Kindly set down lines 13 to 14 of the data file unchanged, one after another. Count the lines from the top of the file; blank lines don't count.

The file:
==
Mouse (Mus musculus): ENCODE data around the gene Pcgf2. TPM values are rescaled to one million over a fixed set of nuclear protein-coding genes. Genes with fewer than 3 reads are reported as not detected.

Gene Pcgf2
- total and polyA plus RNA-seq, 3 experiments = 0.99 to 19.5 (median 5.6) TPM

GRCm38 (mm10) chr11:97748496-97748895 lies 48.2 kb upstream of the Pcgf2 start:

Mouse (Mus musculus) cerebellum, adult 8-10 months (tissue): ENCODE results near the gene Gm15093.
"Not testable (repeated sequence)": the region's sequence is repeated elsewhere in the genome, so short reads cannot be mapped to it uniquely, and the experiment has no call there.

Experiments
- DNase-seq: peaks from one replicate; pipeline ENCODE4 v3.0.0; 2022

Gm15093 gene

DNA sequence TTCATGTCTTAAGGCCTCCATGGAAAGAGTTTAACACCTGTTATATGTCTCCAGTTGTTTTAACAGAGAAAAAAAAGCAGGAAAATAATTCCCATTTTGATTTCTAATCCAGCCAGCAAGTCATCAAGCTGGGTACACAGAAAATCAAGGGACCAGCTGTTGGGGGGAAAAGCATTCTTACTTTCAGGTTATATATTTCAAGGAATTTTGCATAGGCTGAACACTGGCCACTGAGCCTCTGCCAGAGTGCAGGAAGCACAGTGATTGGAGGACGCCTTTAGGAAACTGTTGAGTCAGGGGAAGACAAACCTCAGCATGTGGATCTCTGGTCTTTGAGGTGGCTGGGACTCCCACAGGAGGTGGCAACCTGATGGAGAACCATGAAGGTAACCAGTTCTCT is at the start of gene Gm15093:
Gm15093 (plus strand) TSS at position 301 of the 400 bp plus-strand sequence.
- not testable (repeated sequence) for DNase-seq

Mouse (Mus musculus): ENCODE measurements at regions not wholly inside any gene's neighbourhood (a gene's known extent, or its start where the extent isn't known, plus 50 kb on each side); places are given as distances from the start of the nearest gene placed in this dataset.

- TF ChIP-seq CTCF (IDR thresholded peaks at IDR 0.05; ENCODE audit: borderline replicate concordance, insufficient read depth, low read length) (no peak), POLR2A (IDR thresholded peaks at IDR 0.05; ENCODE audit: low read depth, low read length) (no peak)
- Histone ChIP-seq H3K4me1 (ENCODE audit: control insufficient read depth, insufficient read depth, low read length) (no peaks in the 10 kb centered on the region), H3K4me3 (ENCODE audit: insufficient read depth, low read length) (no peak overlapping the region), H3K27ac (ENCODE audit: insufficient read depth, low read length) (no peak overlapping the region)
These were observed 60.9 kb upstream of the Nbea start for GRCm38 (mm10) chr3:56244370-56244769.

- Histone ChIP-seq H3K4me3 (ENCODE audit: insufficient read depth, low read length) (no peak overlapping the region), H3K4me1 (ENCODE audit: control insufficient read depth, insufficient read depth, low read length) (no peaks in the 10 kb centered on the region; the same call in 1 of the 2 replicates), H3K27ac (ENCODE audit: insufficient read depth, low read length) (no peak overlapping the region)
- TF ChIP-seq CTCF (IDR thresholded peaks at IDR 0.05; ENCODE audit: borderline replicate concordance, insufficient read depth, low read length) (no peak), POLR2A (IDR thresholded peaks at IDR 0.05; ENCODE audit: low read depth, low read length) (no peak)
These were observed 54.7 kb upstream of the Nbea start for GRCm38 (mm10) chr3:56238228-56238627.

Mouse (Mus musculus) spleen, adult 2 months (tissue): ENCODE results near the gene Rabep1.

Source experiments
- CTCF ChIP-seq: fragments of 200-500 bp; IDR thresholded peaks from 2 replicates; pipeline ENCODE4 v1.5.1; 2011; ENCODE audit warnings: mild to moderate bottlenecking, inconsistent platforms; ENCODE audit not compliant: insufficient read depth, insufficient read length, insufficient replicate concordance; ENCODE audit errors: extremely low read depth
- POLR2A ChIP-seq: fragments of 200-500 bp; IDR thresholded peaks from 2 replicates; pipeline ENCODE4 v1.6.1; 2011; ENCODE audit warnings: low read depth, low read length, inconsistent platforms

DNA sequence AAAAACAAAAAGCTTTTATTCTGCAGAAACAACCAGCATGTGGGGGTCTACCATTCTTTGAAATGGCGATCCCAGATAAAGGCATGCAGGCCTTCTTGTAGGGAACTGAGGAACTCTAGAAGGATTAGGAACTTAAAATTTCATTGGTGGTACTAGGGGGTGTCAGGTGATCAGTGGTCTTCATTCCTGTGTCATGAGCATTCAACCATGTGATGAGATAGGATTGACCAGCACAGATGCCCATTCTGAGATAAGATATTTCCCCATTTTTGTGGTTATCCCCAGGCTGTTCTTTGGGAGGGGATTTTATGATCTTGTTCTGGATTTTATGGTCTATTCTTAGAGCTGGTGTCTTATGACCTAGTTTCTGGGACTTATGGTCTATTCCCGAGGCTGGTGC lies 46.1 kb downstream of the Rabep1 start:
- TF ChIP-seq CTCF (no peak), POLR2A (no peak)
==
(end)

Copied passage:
Mouse (Mus musculus): ENCODE measurements at regions not wholly inside any gene's neighbourhood (a gene's known extent, or its start where the extent isn't known, plus 50 kb on each side); places are given as distances from the start of the nearest gene placed in this dataset.

- TF ChIP-seq CTCF (IDR thresholded peaks at IDR 0.05; ENCODE audit: borderline replicate concordance, insufficient read depth, low read length) (no peak), POLR2A (IDR thresholded peaks at IDR 0.05; ENCODE audit: low read depth, low read length) (no peak)